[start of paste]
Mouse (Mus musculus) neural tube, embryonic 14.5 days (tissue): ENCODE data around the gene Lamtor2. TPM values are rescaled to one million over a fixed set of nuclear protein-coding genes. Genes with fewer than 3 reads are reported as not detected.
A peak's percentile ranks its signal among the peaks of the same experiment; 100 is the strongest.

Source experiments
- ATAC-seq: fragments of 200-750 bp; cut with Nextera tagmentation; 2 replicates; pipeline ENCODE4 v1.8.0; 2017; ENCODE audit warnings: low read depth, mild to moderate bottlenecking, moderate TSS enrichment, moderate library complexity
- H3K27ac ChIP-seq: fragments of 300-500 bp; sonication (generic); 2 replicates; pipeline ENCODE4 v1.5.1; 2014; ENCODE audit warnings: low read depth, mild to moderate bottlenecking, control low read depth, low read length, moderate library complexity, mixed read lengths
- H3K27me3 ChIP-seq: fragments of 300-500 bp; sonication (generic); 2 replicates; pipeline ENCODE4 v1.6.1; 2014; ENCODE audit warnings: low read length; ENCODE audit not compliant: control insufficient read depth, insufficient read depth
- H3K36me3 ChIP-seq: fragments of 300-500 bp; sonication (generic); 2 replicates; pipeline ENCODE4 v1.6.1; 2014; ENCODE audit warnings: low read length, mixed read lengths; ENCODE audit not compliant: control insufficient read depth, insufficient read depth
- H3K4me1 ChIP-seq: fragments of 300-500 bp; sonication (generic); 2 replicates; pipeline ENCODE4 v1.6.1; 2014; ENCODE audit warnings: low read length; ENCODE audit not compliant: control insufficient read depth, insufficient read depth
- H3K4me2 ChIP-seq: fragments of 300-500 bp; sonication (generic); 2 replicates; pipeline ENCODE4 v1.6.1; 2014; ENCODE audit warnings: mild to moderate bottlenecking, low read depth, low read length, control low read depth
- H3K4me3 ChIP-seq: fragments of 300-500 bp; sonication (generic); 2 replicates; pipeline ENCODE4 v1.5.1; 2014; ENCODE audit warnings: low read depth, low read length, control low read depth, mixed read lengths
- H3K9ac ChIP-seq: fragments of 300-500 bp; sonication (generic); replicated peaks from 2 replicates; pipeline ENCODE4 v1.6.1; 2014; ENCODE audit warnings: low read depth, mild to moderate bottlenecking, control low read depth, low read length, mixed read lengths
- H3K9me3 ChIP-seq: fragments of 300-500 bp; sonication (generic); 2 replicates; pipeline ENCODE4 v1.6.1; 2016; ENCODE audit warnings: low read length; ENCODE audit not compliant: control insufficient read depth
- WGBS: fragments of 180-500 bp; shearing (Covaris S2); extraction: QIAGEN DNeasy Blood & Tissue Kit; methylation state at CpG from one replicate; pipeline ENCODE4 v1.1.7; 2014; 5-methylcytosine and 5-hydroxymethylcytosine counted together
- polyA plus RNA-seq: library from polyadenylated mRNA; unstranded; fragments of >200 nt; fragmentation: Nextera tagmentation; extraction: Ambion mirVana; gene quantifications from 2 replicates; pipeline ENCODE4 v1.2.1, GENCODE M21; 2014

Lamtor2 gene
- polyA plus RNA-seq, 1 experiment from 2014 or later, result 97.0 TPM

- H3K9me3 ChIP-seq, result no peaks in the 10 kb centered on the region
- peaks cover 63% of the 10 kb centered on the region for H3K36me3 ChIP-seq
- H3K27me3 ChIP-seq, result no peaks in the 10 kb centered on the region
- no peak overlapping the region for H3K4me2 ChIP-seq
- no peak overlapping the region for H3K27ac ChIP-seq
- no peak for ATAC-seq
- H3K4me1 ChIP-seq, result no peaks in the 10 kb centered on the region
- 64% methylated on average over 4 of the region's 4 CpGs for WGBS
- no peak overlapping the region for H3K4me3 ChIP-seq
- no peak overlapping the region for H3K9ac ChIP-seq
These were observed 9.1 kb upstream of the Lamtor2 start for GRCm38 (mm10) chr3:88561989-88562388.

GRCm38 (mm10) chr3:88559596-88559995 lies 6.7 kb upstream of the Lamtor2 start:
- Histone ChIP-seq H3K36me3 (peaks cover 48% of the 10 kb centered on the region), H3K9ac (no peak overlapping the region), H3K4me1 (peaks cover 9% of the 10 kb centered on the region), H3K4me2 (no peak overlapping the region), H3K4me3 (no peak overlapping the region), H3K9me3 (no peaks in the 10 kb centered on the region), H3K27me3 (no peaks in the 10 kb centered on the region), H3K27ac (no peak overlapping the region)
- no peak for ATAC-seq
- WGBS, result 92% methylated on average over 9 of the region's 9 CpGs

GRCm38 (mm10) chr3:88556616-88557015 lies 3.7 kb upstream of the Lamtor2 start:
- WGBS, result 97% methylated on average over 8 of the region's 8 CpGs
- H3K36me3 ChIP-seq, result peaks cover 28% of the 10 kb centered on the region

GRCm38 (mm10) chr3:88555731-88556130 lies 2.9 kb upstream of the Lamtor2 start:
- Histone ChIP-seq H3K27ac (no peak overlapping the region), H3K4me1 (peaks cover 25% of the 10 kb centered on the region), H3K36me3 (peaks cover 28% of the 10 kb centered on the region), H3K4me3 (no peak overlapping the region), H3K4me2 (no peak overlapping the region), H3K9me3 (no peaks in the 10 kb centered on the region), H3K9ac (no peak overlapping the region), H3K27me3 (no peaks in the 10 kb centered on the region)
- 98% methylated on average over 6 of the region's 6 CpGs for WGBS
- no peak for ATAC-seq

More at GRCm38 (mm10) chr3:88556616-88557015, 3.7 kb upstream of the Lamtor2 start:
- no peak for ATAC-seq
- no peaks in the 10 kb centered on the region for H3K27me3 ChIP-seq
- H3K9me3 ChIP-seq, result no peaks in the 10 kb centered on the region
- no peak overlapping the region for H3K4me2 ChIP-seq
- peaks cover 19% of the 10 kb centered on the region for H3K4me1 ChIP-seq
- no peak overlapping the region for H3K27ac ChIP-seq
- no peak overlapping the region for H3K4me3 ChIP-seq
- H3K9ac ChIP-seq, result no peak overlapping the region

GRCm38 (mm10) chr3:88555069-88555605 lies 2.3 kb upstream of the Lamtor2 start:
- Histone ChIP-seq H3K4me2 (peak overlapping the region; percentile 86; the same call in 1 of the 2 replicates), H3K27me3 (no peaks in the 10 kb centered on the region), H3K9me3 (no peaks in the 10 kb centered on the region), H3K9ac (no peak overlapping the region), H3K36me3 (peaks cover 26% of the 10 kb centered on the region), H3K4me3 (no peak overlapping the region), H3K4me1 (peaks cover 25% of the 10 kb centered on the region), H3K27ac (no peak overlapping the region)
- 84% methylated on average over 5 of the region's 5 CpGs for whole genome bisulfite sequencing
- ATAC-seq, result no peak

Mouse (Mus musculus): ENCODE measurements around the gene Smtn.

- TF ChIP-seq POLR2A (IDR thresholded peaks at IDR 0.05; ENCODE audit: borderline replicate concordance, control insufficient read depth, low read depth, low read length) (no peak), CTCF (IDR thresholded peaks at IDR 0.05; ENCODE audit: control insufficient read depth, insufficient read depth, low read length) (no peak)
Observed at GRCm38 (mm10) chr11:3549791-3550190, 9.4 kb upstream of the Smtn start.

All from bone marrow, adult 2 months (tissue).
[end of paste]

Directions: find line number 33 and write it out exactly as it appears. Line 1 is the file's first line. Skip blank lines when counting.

- WGBS, result 97% methylated on average over 8 of the region's 8 CpGs